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Parallelism determines the connection November 2, 2009

Posted by Akhil Mathew in differential geometry, MaBloWriMo.
Tags: , , ,

I’m going to try participating in Charles Siegel’s MaBloWriMo project of writing a short post a day for a month.  In particular, I’m categorizing yesterday’s post that way too.  I’m making no promises about meeting that every day, but much of the material I talk about lends itself to bite-sized pieces anyway.

There is a nice way to tie together (dare I say connect?) the material yesterday on parallelism with the axiomatic scheme for a Koszul connection. In particular, it shows that connections can be recovered from parallelism.

So, let’s pick a nonzero tangent vector {Y \in T_p(M)}, where {M} is a smooth manifold endowed with a connection {\nabla}, and a vector field {X}. Then {\nabla_Y X \in T_p(M)} makes sense from the axiomatic definition. We want to make this look more like a normal derivative.

Now choose a curve {c: (-1,1) \rightarrow M} with {c(0)=p,c'(0) = Y}. Then I claim that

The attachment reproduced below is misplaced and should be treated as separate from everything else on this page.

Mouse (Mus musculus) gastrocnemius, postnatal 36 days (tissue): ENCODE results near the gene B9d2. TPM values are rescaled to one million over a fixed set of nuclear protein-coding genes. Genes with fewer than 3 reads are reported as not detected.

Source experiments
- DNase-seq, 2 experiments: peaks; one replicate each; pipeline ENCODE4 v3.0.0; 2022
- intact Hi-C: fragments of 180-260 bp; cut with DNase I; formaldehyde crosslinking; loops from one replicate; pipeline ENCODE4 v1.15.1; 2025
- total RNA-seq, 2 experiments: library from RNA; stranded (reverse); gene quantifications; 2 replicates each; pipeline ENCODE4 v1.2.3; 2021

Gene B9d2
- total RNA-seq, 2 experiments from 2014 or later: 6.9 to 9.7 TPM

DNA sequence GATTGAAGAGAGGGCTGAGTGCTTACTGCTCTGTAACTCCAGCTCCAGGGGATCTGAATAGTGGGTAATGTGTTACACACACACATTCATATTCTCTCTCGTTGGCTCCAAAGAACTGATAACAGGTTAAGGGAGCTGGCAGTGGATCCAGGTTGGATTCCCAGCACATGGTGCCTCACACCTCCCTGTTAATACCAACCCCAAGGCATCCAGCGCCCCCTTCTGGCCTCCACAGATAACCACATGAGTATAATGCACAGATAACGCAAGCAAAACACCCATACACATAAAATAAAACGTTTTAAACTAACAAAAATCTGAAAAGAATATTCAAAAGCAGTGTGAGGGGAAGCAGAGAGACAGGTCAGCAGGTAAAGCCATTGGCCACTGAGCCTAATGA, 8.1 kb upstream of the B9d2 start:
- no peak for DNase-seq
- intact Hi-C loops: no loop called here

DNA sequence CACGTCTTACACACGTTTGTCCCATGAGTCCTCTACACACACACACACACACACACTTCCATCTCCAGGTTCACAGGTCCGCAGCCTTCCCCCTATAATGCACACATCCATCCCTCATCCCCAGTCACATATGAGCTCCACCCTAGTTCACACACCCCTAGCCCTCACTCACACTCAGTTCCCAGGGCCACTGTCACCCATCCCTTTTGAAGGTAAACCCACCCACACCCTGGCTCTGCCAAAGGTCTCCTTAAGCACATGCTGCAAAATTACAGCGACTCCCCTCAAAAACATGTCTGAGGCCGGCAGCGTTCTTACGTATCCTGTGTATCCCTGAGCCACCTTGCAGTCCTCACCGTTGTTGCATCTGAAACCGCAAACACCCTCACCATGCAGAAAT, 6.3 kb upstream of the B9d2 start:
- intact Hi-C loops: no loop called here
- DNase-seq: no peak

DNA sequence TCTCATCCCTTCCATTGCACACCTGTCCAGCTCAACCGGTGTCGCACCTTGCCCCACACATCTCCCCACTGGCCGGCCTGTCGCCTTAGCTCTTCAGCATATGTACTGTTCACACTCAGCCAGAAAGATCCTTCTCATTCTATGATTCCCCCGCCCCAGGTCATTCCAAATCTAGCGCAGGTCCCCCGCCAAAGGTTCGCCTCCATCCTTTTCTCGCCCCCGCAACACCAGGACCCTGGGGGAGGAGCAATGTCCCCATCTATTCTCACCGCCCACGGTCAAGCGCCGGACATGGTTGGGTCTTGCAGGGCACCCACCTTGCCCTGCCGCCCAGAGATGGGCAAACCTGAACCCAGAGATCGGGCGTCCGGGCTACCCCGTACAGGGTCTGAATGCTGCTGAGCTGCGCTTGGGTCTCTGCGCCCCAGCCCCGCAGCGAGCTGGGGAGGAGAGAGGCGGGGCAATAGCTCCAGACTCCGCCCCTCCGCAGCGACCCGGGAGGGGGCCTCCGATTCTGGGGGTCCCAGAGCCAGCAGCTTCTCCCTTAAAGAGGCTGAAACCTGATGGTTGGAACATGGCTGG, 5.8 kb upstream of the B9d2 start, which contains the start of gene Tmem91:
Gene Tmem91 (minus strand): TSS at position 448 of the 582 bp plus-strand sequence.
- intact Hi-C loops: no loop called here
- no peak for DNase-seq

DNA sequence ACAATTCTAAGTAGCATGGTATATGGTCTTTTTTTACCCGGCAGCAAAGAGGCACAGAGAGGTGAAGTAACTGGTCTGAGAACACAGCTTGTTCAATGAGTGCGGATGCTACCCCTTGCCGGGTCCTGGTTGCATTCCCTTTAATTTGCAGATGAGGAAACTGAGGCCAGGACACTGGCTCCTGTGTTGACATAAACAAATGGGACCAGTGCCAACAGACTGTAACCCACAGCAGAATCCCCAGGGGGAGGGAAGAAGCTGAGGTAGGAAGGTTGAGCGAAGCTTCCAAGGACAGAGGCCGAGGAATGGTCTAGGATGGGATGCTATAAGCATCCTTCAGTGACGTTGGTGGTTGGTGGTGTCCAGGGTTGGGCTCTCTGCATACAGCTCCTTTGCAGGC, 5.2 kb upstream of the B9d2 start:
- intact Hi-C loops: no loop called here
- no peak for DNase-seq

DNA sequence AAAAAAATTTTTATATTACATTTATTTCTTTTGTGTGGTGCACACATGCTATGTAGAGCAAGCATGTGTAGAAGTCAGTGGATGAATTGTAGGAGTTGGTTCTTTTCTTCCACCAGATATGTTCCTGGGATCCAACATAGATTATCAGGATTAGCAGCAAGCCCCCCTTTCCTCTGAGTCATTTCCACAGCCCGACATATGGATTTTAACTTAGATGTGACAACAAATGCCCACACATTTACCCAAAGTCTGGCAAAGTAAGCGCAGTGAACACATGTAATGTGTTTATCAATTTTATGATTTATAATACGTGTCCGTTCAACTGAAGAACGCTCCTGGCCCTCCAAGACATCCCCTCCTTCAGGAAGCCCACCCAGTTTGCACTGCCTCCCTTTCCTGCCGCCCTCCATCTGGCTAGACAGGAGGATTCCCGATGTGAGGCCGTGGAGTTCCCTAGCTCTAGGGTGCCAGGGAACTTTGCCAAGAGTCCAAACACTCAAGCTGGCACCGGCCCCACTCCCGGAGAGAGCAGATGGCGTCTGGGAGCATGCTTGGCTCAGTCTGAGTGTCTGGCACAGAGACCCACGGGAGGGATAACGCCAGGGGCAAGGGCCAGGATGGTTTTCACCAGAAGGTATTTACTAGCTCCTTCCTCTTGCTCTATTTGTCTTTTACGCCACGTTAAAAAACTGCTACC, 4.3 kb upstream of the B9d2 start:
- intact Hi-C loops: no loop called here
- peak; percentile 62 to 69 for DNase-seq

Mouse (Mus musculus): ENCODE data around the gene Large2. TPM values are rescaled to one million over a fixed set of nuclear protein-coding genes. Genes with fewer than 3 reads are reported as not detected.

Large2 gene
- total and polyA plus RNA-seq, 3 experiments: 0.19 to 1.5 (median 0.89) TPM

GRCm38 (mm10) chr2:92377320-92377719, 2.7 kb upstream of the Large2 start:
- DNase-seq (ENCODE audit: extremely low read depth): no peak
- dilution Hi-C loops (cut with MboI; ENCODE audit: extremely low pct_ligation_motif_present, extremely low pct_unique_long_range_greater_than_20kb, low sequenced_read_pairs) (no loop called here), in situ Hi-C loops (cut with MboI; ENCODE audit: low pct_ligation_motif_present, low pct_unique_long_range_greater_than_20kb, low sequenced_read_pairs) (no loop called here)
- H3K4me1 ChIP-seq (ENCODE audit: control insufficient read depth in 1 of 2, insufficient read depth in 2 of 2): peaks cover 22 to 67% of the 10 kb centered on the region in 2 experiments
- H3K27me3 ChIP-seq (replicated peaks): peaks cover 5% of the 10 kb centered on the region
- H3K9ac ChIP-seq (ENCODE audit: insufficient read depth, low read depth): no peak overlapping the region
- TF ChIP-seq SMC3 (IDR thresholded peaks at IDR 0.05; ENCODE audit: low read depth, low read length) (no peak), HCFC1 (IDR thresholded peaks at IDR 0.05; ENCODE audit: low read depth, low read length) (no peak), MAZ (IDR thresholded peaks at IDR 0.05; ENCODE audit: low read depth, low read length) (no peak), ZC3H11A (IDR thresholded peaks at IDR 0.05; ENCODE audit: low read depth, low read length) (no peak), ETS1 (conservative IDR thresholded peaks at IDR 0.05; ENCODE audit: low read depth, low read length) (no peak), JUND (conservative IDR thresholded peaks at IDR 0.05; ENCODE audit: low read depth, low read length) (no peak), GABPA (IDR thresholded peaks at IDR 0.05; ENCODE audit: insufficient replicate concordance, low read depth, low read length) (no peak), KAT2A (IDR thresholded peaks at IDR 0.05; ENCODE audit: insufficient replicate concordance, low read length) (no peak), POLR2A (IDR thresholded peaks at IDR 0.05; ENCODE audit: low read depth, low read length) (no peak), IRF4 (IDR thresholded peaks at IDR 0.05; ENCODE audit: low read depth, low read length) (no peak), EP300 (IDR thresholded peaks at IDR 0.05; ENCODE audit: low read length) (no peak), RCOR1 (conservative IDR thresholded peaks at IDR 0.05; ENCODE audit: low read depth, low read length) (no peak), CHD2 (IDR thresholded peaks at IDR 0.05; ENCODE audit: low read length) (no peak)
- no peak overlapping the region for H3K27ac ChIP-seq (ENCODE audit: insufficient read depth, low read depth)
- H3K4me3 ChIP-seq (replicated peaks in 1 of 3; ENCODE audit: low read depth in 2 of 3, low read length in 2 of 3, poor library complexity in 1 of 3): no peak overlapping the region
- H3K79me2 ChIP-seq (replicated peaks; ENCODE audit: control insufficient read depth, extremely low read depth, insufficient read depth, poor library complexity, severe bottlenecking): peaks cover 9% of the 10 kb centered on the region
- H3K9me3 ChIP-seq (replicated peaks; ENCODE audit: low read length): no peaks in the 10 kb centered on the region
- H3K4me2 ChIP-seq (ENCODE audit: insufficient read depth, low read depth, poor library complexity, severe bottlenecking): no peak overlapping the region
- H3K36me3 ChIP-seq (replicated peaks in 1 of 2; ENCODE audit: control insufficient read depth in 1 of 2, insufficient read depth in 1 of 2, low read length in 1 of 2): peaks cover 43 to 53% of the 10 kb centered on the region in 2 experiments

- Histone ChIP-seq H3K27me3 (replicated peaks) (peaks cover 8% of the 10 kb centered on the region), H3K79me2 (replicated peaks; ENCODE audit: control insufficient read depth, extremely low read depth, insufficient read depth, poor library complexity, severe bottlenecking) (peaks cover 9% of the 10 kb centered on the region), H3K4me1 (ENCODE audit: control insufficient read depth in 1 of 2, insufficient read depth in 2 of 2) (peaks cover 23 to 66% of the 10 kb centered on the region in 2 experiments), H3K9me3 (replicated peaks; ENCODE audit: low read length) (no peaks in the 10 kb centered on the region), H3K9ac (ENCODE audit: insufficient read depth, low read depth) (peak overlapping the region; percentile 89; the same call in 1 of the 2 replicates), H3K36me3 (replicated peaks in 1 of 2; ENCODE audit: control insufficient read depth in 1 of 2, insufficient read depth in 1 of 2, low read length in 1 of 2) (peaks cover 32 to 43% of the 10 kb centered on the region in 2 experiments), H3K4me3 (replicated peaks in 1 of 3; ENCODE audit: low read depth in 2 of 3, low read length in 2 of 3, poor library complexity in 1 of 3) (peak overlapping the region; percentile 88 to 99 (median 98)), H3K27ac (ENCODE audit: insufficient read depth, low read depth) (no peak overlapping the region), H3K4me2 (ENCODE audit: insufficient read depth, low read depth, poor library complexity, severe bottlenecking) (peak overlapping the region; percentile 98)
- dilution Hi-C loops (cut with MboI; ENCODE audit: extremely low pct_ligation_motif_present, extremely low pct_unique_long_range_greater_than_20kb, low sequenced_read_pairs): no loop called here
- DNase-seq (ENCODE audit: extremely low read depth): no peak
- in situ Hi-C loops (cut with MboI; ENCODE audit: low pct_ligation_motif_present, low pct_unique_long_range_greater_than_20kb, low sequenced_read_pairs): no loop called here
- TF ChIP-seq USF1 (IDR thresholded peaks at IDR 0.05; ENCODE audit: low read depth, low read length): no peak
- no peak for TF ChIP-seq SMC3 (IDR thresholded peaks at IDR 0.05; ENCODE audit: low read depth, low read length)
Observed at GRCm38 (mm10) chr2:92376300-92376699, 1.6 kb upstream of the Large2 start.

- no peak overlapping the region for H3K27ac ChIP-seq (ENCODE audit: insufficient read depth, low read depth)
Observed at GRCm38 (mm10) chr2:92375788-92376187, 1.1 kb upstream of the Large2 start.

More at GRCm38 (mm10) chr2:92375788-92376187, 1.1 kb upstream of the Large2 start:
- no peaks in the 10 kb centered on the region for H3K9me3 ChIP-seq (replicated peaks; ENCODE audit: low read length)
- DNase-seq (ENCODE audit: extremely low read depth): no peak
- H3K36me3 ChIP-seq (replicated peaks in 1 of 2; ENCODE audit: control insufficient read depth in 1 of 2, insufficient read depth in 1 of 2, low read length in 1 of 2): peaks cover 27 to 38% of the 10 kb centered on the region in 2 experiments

\displaystyle \nabla_Y X = \lim_{s \rightarrow 0} \frac{ \tau_{p, c(s)}^{-1} X(c(s)) - X(p) }{s}.

This can be proved by a direct calculation in local coordinates, but here is a slightly more devious argument. By shrinking, assume {c} is an embedding and not just an immersion. Now let {v_1, \dots, v_n} be a basis for the tangent space {T_p(M)}, and consider the parallel vector fields {X_1, \dots, X_n} on the curve {c} with {X_i(0) = v_i}; extend them to vector fields on some neighborhood of {c((-1,1))} with the same notation. Then, if necessary by shrinking the neighborhood of definition, we can assume the {X_i} are linearly independent, and {\nabla_Y X_i = 0} by assumption of parallelism.

We can write {X = \sum f_i X_i} for some smooth {f_i}. Then

\displaystyle \nabla_Y X = \sum (Yf_i)X_i (p)

and by parallelism

\displaystyle \lim_{s \rightarrow 0} \frac{ \tau_{p, c(s)}^{-1} (fX_i)(c(s)) - X_i(p) }{s} = X_i \lim_{s \rightarrow 0} \frac{ f(c(s)) - f(p)}{s} = (Yf_i) X_i.

Note that parallel translation is linear, so {\tau_{p, c(s)}^{-1} (fX_i)(c(s)) = f(c(s)) X_i(p)}. Summing, we’re done.

Now thus parallel translation induces isomorphisms on the tangent spaces. In particular, we can consider the tensor bundles {T^{r.s}(M)} and find isomorphisms between the fibers at any two points {p,q} depending upon a curve between them. Then we can use a limit definition to define a connection on tensor fields too. But I will come back to this tomorrow.



1. Covariant derivatives and parallelism for tensors « Delta Epsilons - November 3, 2009

[…] trackback Time to continue the story for covariant derivatives and parallelism, and do what I promised yesterday on […]

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